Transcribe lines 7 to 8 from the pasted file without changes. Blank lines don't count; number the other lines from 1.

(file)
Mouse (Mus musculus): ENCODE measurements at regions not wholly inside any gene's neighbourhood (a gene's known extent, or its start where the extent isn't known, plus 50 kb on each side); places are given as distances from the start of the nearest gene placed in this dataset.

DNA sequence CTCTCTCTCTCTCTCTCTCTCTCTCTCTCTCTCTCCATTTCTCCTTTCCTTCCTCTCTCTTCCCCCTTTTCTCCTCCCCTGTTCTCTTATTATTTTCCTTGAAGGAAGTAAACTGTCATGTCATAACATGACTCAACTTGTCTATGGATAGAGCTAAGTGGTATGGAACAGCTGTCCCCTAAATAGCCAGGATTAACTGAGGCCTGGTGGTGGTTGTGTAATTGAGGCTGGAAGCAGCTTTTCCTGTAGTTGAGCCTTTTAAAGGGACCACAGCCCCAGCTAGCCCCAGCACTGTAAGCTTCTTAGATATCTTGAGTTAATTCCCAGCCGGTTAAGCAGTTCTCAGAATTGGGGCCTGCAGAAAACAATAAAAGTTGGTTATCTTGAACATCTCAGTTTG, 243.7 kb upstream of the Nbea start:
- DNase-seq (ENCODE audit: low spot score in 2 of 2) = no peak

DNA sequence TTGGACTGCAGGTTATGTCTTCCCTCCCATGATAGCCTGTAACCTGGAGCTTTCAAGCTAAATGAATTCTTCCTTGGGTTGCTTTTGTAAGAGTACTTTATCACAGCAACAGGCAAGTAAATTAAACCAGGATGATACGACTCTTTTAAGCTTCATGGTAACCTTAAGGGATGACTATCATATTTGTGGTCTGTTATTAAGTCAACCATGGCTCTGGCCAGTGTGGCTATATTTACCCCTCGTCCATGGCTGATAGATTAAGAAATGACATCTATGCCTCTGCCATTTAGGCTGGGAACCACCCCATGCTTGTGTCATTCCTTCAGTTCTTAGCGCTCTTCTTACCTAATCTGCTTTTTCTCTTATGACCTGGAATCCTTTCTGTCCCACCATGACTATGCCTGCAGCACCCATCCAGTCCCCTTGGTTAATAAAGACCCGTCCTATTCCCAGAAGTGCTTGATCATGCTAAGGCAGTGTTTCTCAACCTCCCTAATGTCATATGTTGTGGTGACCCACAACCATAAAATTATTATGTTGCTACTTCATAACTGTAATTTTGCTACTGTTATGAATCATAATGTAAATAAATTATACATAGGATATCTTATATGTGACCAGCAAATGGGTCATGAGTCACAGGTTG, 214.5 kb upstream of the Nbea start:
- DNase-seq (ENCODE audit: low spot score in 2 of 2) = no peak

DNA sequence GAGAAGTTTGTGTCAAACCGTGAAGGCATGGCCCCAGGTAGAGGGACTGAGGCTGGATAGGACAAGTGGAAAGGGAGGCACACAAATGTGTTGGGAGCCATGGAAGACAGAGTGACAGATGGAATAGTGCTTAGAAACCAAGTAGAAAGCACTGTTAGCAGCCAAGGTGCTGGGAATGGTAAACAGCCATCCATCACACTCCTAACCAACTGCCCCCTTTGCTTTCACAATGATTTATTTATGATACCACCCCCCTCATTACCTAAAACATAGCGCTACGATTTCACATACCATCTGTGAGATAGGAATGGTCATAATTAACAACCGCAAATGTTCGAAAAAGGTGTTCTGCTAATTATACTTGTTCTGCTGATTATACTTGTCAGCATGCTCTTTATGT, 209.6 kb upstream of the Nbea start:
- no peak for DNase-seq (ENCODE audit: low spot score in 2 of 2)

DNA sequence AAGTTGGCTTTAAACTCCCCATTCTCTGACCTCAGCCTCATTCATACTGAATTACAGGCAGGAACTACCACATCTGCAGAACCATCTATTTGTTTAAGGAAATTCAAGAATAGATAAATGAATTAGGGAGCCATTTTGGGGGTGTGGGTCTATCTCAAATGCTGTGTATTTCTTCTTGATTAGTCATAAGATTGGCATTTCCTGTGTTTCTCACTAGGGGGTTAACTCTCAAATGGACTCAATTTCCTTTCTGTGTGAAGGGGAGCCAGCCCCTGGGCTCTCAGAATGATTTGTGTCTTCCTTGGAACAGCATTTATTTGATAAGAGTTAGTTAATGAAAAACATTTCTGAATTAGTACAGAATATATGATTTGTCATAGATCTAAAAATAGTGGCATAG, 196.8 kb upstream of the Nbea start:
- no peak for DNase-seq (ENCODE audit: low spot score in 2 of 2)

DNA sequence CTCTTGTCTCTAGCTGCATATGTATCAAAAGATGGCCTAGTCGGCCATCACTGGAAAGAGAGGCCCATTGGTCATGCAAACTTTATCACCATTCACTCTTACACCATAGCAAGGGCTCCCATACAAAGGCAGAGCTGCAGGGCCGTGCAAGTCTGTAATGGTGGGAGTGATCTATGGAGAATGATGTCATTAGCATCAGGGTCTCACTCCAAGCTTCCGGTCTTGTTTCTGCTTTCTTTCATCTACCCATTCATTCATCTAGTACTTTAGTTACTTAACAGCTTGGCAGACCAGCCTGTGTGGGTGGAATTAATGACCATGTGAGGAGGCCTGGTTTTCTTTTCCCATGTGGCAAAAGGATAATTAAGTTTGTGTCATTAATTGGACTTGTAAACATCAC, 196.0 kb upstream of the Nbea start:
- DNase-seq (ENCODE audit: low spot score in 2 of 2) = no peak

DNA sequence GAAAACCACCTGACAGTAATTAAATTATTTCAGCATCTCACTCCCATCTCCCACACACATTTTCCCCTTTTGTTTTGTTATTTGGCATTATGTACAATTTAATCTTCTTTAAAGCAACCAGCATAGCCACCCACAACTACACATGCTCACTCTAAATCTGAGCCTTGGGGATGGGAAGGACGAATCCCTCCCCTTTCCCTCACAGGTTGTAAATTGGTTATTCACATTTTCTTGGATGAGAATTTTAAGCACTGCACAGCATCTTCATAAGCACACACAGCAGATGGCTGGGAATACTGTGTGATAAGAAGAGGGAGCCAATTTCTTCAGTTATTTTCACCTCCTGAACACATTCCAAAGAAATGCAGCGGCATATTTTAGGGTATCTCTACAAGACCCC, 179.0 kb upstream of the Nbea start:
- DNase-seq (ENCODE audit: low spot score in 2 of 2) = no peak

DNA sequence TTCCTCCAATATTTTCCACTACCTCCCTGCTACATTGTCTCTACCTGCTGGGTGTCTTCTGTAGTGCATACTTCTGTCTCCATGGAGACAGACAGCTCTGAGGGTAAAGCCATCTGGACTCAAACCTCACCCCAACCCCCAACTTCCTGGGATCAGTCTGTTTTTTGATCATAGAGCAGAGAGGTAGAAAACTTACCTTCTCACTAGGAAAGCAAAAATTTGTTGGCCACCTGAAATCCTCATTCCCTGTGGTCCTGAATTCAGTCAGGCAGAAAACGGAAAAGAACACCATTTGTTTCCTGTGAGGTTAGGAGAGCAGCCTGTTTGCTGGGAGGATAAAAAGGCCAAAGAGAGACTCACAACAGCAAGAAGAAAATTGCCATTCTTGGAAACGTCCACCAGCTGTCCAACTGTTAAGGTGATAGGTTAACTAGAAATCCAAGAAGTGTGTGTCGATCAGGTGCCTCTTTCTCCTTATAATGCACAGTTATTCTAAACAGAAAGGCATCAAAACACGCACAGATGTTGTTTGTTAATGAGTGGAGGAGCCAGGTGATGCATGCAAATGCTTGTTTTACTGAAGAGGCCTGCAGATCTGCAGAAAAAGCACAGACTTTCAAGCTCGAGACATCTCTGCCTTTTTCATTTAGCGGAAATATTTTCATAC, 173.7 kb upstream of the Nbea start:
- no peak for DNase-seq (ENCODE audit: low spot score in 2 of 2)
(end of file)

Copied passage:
- no peak for DNase-seq (ENCODE audit: low spot score in 2 of 2)

DNA sequence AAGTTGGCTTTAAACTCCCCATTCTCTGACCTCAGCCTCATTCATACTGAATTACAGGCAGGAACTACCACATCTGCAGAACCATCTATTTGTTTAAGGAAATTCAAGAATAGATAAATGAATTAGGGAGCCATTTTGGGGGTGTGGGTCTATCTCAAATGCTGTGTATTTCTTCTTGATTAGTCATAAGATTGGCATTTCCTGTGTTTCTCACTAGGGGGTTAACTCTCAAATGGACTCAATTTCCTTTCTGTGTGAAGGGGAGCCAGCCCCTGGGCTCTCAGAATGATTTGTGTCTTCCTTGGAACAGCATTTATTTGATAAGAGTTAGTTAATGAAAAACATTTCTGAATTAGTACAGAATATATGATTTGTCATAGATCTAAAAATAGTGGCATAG, 196.8 kb upstream of the Nbea start: